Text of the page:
BBC Home
Explore the BBC
BBC News
Launch consoleBBC NEWS CHANNEL
Page last updated at 19:38 GMT, Friday, 12 March 2010

Solicitors used by Cartel Client Review are shut down

Cartel Client Review customer files in boxes
BBC Radio 4's Money Box
Saturday, 13 March 2010 at 1204 GMT On Radio 4 and Online

A firm of solicitors used by one of the biggest claims management companies in the UK has been shut down by the Solicitors Regulation Authority.

Consumer Credit Litigation Solicitors handled tens of thousands of cases on behalf of Cartel Client Review.

Last month, Money Box revealed that the two firms were being investigated, because customers were complaining they had paid hundreds - often thousands - of pounds to have these firms bring claims against their lenders, and seen nothing for that money.

Ruth Alexander reports on what the latest developments could mean for customers.

Related information:


Millions of us buy things over the phone or online everyday and that involves giving out a lot of personal and financial information.

Most people assume those details are being treated confidentially by the retailer. However, some listeners have contacted Money Box to say they have spotted mystery debits on their bank or credit card statements from companies that at first sight they have never knowingly shopped with.

Two Money Box listeners tell us about their experiences.

The programme also hears from David Smith, deputy commissioner at the Information Commissioner's Office.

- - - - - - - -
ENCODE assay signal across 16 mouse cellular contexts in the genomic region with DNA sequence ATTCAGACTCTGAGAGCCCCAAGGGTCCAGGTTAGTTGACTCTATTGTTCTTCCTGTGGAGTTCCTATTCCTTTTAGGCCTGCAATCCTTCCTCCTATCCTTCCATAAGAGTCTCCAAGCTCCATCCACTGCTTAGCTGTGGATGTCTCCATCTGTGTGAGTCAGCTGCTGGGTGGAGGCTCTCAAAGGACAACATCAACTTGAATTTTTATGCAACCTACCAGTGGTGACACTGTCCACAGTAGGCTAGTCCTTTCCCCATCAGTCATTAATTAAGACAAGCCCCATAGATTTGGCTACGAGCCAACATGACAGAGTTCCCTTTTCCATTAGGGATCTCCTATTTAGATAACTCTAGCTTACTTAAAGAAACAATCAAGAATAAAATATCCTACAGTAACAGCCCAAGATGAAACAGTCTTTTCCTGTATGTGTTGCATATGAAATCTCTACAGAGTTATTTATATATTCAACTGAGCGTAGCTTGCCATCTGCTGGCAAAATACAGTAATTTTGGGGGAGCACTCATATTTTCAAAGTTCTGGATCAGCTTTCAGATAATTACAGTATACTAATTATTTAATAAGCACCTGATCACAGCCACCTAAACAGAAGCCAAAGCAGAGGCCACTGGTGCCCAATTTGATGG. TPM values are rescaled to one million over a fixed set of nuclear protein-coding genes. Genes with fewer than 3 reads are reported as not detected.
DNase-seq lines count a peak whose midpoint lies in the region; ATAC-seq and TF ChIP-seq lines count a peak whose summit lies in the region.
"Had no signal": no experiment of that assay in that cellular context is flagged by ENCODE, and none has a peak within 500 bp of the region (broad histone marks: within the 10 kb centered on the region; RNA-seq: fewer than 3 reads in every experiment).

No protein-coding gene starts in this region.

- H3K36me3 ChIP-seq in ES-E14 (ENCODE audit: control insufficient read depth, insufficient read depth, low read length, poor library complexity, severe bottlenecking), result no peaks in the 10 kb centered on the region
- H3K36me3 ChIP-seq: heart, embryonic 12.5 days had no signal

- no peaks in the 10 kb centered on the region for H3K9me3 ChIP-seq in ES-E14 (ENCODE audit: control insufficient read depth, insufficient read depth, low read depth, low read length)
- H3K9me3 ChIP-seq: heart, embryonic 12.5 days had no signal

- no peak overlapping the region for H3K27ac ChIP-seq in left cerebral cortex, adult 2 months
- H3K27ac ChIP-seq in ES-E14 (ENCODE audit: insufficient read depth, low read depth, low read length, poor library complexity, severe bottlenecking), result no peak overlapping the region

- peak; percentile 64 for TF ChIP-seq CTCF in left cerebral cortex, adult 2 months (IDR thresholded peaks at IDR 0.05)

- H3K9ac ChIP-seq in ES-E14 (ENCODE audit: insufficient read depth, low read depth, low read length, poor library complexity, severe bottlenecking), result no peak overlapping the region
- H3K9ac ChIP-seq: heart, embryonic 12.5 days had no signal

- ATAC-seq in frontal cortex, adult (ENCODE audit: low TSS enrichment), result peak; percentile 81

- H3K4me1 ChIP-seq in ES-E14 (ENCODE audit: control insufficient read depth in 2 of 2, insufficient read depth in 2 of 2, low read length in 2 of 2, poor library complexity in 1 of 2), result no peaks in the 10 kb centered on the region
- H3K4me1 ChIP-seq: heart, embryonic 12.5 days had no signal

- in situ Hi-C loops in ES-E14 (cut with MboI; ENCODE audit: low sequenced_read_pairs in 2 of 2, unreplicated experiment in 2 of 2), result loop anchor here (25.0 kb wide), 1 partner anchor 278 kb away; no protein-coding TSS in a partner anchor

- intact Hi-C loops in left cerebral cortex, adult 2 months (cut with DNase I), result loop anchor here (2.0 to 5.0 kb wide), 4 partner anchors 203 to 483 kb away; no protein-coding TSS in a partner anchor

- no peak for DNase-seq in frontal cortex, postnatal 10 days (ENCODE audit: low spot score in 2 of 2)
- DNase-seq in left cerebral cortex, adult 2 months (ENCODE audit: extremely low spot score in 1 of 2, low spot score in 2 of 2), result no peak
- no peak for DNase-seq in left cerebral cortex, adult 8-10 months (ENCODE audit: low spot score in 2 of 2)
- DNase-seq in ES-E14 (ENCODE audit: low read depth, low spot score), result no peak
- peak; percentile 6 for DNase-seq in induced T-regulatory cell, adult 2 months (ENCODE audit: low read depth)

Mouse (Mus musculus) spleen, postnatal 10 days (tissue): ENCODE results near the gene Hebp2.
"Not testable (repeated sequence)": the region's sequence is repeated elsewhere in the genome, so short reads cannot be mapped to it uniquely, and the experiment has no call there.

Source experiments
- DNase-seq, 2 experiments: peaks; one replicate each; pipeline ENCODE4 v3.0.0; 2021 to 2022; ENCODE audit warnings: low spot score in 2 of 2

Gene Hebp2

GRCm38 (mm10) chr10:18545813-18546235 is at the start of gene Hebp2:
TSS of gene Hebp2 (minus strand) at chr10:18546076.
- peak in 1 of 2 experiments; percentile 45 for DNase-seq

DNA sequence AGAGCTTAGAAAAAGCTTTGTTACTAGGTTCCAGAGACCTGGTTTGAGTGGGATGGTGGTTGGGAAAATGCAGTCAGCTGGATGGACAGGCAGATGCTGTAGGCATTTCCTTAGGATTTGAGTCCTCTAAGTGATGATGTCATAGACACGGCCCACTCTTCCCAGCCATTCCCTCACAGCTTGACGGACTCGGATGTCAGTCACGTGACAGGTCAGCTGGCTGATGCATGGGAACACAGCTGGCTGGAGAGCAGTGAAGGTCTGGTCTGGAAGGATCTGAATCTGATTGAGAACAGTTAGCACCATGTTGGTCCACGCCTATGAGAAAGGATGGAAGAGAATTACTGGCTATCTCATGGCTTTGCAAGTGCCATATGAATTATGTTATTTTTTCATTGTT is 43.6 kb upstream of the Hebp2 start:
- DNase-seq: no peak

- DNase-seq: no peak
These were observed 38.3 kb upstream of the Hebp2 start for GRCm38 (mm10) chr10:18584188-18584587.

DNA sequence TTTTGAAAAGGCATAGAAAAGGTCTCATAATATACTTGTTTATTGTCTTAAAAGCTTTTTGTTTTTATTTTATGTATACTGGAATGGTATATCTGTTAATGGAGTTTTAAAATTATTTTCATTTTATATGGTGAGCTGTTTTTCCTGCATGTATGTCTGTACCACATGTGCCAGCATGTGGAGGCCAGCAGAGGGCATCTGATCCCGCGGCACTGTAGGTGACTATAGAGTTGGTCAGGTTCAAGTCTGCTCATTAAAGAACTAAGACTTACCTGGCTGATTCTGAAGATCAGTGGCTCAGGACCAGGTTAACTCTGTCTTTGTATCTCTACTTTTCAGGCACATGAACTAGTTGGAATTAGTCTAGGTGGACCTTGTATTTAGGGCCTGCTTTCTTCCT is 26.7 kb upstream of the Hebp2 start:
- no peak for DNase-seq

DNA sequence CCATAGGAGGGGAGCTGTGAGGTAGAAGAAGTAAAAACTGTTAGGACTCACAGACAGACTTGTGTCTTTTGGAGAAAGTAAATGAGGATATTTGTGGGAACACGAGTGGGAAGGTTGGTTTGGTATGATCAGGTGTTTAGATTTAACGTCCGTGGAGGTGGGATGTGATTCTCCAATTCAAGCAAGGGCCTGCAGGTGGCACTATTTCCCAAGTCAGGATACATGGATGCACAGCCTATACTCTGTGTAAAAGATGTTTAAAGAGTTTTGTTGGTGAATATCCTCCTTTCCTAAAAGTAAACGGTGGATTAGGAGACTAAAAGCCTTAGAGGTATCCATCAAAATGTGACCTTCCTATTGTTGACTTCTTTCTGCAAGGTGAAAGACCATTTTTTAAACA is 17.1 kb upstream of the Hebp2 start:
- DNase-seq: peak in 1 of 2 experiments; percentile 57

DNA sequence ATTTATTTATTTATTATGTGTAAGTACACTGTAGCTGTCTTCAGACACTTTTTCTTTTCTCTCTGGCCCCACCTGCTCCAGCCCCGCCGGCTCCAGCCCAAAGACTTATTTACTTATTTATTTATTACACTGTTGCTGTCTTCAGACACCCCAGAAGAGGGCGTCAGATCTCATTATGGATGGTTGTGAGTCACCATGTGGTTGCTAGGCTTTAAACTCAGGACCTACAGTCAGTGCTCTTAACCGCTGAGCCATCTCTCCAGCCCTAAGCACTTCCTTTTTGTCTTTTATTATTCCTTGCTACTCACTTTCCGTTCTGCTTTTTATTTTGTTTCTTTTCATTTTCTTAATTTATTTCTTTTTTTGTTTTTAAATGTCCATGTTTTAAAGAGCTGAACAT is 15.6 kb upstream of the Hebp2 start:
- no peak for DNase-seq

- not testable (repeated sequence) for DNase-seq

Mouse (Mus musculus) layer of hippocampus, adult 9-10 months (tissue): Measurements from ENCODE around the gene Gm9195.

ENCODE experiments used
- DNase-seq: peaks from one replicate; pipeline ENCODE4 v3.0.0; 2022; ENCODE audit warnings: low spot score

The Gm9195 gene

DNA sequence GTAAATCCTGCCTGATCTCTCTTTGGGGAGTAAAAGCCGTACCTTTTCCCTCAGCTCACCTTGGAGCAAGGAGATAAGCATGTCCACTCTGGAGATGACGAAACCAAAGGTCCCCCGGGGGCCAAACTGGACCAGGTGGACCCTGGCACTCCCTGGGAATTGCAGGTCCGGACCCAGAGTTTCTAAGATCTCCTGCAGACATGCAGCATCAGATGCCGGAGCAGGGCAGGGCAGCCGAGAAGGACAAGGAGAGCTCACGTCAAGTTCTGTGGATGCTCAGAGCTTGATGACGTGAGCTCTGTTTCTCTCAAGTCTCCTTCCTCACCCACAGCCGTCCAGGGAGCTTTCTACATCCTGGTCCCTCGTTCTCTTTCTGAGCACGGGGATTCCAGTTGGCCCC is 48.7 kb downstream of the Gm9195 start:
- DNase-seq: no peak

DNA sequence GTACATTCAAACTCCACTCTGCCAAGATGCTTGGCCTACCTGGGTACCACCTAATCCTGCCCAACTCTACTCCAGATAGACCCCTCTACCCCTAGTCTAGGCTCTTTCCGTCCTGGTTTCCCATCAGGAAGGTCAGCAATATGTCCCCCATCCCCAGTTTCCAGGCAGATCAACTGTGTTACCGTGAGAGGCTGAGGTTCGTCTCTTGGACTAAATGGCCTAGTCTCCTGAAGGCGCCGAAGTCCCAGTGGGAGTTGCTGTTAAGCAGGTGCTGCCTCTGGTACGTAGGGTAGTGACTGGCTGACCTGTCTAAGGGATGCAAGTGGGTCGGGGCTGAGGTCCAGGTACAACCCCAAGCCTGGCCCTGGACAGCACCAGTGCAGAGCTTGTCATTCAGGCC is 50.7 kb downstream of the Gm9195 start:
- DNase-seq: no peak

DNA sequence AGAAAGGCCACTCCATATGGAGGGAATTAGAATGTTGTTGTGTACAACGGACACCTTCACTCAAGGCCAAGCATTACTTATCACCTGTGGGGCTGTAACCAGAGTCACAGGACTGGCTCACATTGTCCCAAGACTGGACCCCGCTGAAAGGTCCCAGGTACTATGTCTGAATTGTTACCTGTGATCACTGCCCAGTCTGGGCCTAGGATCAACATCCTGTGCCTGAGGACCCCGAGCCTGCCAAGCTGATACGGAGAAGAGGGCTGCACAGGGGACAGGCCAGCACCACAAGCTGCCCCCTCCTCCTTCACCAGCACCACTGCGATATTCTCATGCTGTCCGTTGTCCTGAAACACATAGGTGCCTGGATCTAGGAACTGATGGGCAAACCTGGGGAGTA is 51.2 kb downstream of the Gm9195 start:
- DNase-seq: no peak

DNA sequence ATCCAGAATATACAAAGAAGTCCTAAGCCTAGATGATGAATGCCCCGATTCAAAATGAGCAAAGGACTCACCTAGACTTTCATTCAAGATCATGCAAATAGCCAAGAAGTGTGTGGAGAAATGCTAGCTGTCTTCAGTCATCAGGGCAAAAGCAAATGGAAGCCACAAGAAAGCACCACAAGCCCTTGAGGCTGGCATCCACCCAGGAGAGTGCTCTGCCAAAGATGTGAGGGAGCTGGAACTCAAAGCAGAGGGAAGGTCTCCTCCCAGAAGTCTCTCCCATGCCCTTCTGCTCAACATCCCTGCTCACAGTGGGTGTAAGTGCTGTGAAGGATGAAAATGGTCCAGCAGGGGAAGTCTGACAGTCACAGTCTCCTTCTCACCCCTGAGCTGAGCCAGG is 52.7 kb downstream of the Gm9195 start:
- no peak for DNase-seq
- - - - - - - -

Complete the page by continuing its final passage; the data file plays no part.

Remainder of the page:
Related information:

Lack of Interest

Money Box has been contacted by customers who bank online with Halifax, annoyed that it is now harder to see what interest they are earning on their savings accounts.

Previously when they logged into their online account, the savings rate paid would be shown automatically. That is no longer the case.

Gillian Lacey-Solymar has been looking into it.

Related Information:

Frozen Pensions

More than half a million UK pensioners who live overseas could get a bigger state pension in future if the European Court of Human Rights finds in their favour on Tuesday.

They mainly live in countries like Canada, Australia, and New Zealand and the UK pension they get has been frozen at the rate when they first began receiving it.

The annual inflation increases are not paid, leaving some people with pensions which are half what they would be if they lived in the UK. A campaign by those pensioners affected by this has been running for more than 20 years.

But successive UK governments have been unwilling to change the law. John Markham from the International Consortium of British Pensioners joins the programme.

Related Information:

Payment Protection Insurance

More than 2.5 million people sold insurance on their loan repayments could share £3.5 billion compensation, under plans revealed by the financial watchdog this week.

The figures quoted are estimates and could rise or fall depending on how the industry reacts to the plans and how many people come forward with complaints.

However, it ranks as one of the biggest financial mis-selling scandals for years.

Most of those that lost money did not have very much in the first place - a point we have been making since Money Box first warned about Payment Protection Insurance in 2005.

So why has it taken nearly five years to get action?

Money Box speaks to Dan Waters its Director of Conduct Risk.

BBC Radio 4's Money Box was broadcast on Saturday at 1204 GMT and repeated on Sunday at 2102 GMT.

Money Box



Download or subscribe to this programme's podcast

Podcast Help

The BBC is not responsible for the content of external internet sites

Has China's housing bubble burst?
How the world's oldest clove tree defied an empire
Why Royal Ballet principal Sergei Polunin quit

banner watch listen bbc sport Americas Africa Europe Middle East South Asia Asia Pacific